Tips for Deworming Cattle
Heavy parasite infections can be detrimental to your cattle. Research shows that internal parasites can cost a producer nearly $200 per head over the lifetime of each animal. Being consistent with deworming cattle can pay off in the end and help ensure your livestock's health and well-being.
Protecting your herd and your bottom line is a matter of being aware of signs and symptoms. What is the best way to deworm cattle and how can you take proper precautions? The NRS experts answer those questions and more with our tips and insight on deworming cattle.
When to Worm Cattle: Determine the Right Time
People often wonder when to worm cattle. To determine the right time, you need to consider the region and climate conditions. If you live in a northern climate where temperatures are often cold, internal parasites can go into a form of hibernation in your cattle's gut. They'll then emerge when weather conditions become conducive to larval survival. In a hot, southern climate, however, larvae will develop in summer and emerge in the fall. Knowing this information can help you gauge the best time of year for deworming cattle on your ranch. We recommend deworming cattle based on the work-life cycle throughout the season to lower the worm burden in cattle and on the pasture. It also helps to know the types of worms in your area so that you can target them specifically. Ultimately, your veterinarian can help you determine the best strategy for your area, grazing patterns and pasture.
How Often Should You Worm Cattle?
Age plays a big factor in the frequency of deworming cattle. You should start deworming calves at two to three months of age, either before or after weaning. Nursing calves are typically at high risk of internal worms, so it's extremely important to monitor them. As they age, however, cattle should typically be dewormed one or two times a year. The older the cow is, the greater the chances are of it building immunity to worm infections.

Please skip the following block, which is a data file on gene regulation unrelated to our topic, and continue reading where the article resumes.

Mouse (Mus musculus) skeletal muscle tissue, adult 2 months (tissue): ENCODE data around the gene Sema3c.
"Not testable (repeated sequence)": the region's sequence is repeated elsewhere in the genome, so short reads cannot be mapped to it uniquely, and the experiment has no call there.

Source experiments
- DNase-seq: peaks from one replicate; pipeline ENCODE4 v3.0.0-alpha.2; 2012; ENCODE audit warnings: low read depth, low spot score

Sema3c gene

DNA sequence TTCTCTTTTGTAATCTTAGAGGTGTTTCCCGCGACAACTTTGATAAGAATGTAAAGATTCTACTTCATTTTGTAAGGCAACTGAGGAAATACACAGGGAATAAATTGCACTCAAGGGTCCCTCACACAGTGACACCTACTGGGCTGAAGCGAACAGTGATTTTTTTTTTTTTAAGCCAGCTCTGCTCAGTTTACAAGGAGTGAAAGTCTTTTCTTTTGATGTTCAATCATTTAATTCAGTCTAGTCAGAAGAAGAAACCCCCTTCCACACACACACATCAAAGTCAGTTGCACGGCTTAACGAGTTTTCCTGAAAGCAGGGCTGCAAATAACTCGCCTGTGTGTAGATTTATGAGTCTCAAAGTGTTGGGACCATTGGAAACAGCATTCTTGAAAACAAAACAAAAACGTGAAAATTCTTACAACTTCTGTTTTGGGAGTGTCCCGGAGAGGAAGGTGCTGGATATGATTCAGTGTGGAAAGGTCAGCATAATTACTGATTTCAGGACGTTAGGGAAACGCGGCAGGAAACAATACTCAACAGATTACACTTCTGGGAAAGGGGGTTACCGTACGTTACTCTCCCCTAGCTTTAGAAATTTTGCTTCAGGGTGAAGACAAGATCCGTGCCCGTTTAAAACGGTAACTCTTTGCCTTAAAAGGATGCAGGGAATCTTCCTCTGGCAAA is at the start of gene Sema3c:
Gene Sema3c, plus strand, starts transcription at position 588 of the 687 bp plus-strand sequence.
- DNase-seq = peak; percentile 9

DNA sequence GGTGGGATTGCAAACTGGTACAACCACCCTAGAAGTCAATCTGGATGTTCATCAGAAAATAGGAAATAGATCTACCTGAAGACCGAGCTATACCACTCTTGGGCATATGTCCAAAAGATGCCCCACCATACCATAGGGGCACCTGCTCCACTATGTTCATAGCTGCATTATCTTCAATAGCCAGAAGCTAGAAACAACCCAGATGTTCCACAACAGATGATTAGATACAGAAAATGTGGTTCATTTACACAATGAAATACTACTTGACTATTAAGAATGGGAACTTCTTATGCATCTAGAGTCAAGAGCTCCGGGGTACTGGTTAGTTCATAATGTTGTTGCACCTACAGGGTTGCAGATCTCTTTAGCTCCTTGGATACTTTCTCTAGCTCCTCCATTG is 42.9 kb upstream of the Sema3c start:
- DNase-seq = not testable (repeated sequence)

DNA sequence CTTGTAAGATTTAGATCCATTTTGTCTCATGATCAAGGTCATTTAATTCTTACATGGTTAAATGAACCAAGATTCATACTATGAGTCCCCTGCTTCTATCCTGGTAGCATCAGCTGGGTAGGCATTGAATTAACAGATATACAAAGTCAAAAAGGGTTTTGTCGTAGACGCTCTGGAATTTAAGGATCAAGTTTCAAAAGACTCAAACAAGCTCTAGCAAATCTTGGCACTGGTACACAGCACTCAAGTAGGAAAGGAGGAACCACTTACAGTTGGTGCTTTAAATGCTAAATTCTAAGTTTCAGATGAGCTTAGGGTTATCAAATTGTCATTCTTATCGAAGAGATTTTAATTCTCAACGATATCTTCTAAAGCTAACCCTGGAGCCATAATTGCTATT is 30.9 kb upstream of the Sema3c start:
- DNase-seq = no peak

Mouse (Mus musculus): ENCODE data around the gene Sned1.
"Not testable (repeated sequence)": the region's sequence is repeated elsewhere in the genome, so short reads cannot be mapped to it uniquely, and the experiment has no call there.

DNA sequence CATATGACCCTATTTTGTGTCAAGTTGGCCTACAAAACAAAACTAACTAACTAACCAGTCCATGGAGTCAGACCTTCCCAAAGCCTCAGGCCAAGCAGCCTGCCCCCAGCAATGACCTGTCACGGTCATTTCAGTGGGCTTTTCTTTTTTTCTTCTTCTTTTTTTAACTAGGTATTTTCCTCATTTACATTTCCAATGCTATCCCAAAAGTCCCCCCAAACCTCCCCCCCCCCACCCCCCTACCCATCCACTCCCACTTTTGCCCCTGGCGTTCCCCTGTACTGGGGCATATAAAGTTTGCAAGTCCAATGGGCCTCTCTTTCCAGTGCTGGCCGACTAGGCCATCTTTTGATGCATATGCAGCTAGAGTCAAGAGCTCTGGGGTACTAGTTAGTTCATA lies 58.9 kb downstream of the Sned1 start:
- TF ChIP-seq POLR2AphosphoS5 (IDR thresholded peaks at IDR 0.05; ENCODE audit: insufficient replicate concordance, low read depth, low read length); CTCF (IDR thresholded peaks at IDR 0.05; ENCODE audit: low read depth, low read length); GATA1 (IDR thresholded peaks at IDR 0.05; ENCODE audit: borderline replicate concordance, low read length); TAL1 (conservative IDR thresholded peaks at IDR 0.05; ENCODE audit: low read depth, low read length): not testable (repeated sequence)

If your mature cows are in good bodily condition, you typically only need to deworm them once per year. In some cases, they can even go untreated. It all boils down to the cattle's age, health and the type of environment it's been exposed to.
Fecal Sampling: How Do You Know if a Cow has Worms?
When you know what to look for, you can keep parasite infections from thwarting appetites and debilitating performance. There are certain signs that will indicate if your cow has worms. Internal parasites cause subclinical effects that show up as production losses. Your cattle may not look sick, but you'll notice decreased milk production, difficulty breeding, loss of feed efficiency and rough coat conditions. Parasites can also cause lower weaning weights in your cattle which can be aided with a growth supplement. Along with these symptoms, it's important to keep an eye out for anemia, edema and an overall weakened immune system. While these effects are bad for your cattle's health, they can also have major economic impacts. As a result, it's important to deworm your cattle before you start to see physical signs.
Reduce Chances of Resistance with the Right Cattle Dewormers
With the introduction of deworming products and advanced technology, some classic deworming practices have been disregarded. Cattle dewormers will have a decreased efficiency if you overstock pastures, fail to rotate classes of livestock on pastures and don't monitor your animals closely. We recommend using concurrent deworming treatments to better handle a wider spectrum of parasites and treat other health concerns. It's also wise to rotate classes of dewormers every few years to avoid overuse.